Stepping into 30 Years: Step Afrika’s “The Migration: Reflections on Jacob Lawrence”


Step Afrika! has evolved significantly since its start as a festival in South Africa in 1994, and even in its 30th year, it retains an energetic celebration of African and African American culture through step dance. Arena Stage’s final production for the 2023/24 season features a revival of their significant piece, “The Migration: Reflections on Jacob Lawrence,” now enhanced with high-quality projections of Lawrence’s iconic paintings.

Inspired by Lawrence’s art, “The Migration” is a vibrant journey of movement and music that narrates the Great Migration of African Americans from the South to the North. This compelling story, marked by moments of joy, sorrow, and resilience, is brought to life through a continuous display of dance, song, and music.

The production masterfully blends various genres, including drum circles, work songs, gospel, spirituals, and jazz, creating a rich historical tapestry. The dance Company’s performance is extraordinary, showcasing remarkable endurance as they meet the demanding acrobatics and complex rhythms with perfect synchronization throughout the 90-minute performance.

The dancing is complemented by exceptional musical performances. Abdou Muhammed captivates with his impressive drumming, Lionel D. Lyles II excels on flute and tenor saxophone, and singers Ariel Dykes, Briona Jackson, Greg Watkins, and Kanysha Williams deliver a soul-stirring finale to the first act.

Director Jakari Sherman skillfully unifies the various choreographic pieces into a cohesive whole, with one of the standout moments being his own piece, “Off the Train,” a creative dance involving three men and their luggage. Harlan Penn’s scenic design is both thoughtful and engaging, evolving with the narrative while keeping the stage open for the dancers.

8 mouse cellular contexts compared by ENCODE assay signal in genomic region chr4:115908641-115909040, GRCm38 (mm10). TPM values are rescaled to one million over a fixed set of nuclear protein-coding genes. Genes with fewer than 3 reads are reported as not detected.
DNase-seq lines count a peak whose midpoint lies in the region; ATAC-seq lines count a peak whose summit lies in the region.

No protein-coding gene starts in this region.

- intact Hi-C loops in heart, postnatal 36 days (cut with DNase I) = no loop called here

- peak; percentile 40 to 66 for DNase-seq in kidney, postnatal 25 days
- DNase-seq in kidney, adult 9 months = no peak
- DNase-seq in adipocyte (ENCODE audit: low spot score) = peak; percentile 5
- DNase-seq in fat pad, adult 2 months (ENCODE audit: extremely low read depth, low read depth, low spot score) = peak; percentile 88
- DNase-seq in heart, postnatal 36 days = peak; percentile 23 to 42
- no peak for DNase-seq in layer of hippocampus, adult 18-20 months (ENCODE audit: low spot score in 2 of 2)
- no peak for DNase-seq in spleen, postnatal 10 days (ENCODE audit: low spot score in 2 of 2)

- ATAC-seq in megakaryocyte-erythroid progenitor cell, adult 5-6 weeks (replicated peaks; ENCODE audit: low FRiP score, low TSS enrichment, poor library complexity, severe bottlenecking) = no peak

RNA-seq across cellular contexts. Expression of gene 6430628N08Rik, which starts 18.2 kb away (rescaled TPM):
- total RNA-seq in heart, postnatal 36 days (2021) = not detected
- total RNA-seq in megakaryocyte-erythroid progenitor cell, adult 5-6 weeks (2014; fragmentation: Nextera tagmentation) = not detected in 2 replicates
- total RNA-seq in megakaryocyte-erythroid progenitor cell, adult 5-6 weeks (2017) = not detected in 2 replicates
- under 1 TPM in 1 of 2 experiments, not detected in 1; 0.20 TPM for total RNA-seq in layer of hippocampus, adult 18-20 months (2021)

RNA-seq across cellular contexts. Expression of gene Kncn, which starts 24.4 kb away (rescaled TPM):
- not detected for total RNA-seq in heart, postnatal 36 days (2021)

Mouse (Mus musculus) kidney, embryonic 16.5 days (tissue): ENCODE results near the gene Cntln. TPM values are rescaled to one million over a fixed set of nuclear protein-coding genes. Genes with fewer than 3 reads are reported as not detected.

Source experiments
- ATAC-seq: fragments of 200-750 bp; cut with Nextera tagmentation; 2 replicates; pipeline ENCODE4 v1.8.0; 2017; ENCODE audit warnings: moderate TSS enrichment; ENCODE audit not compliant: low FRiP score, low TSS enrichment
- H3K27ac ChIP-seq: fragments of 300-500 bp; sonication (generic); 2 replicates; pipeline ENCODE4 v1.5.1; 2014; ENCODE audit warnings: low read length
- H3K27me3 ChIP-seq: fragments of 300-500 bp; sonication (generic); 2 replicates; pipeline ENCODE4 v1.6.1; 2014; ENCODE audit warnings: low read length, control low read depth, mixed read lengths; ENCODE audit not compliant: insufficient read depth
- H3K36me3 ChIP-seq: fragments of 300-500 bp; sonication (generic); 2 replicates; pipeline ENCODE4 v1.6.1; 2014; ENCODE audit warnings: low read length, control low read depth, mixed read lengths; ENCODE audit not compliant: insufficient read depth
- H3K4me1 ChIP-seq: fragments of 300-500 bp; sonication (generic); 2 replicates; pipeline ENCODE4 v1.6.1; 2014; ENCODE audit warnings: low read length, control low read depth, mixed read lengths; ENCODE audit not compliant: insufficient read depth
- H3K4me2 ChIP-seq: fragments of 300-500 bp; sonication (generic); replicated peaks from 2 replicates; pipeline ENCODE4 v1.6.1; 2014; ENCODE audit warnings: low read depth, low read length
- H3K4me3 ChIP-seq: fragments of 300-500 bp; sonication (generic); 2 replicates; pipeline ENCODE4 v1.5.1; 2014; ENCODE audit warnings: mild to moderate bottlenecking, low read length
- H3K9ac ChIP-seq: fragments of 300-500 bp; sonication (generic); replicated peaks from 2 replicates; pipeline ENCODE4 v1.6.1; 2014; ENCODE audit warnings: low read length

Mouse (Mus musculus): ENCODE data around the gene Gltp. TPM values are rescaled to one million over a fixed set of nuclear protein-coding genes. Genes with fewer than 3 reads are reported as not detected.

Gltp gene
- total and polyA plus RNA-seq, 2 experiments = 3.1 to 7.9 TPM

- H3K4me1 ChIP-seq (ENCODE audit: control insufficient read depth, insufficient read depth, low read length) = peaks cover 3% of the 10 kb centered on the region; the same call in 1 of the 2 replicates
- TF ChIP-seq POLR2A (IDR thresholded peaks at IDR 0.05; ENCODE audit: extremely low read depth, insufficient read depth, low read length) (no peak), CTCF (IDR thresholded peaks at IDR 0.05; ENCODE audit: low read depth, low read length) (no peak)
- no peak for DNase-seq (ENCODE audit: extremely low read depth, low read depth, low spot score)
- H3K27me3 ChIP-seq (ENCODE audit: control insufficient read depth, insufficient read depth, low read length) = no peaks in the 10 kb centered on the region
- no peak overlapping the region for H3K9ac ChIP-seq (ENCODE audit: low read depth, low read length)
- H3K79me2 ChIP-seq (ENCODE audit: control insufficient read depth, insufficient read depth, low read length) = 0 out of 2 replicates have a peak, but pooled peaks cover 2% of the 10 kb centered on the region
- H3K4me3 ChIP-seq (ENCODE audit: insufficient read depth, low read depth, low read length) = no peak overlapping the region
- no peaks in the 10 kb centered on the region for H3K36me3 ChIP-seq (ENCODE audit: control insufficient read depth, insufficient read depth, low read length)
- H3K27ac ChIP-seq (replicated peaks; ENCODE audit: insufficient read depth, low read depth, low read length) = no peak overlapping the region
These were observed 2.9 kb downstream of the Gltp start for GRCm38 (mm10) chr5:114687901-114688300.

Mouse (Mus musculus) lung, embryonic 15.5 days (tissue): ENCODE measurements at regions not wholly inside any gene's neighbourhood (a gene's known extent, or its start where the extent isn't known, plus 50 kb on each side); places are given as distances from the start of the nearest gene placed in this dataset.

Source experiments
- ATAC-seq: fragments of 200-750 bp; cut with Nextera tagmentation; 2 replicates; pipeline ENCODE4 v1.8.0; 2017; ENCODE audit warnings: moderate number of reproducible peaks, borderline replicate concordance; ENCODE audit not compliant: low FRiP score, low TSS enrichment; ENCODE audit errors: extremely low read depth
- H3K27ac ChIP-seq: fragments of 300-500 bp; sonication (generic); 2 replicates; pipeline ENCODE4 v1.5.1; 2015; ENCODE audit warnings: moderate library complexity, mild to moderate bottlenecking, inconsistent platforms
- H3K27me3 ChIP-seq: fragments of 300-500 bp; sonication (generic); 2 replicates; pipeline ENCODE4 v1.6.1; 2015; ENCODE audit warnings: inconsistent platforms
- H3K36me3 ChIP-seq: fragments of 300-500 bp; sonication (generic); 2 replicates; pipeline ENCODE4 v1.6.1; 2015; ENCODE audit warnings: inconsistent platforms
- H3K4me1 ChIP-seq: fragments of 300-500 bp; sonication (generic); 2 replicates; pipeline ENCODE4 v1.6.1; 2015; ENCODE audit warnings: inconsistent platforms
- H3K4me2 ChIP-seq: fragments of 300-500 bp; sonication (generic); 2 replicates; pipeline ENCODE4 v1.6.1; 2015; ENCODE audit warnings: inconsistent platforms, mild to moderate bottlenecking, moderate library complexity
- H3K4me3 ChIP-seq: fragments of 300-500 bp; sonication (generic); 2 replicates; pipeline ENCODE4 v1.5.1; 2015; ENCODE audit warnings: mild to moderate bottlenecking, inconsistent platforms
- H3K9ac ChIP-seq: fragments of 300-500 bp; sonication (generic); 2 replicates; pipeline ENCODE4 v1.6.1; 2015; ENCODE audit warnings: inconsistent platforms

This production balances exuberance with a poignant reflection on historical and contemporary realities. The storyline, tracing the journey from freedom to enslavement and back, acknowledges the deep-seated issues from which African American dance and music have arisen and celebrates the triumphant reclaiming of these cultural elements.

Stepping, rooted in African traditions, has grown into a global phenomenon encompassing tap, breakdancing, and gymnastics. In its 30th year, Step Afrika! has become a premier exponent of this art form. African drumming is the heartbeat of the show, accompanied by flute, saxophone, and a beautifully sung rendition of “Wade in the Water,” which traces the development of Black music in America.

The narrative begins in an African village, moves through the American South, and finally embarks on the journey northward. Lawrence’s paintings come to life behind the dancers, each painting revealed in pieces to offer a more intimate experience. The dancers, exuding power and grace, bring this epic story to life, supported by Kenann Quander’s costumes that draw inspiration from the paintings.

Historical events are woven into the narrative, such as the Stono Rebellion of 1739, highlighting the resilience of the human spirit. Despite the hardships depicted, the production celebrates the profound contributions of African Americans to a nation still striving to fulfill its promise of liberty and justice for all. “The Migration” assures us that while drums may be taken away, the beat cannot be stopped.

Running Time: Approximately 90 minutes with one 15-minute intermission.

Step Afrika!’s “The Migration: Reflections on Jacob Lawrence” runs through July 14, 2024, at the Kreeger Theatre, Arena Stage, Washington, D.C. For more information and tickets, visit the Arena Stage website.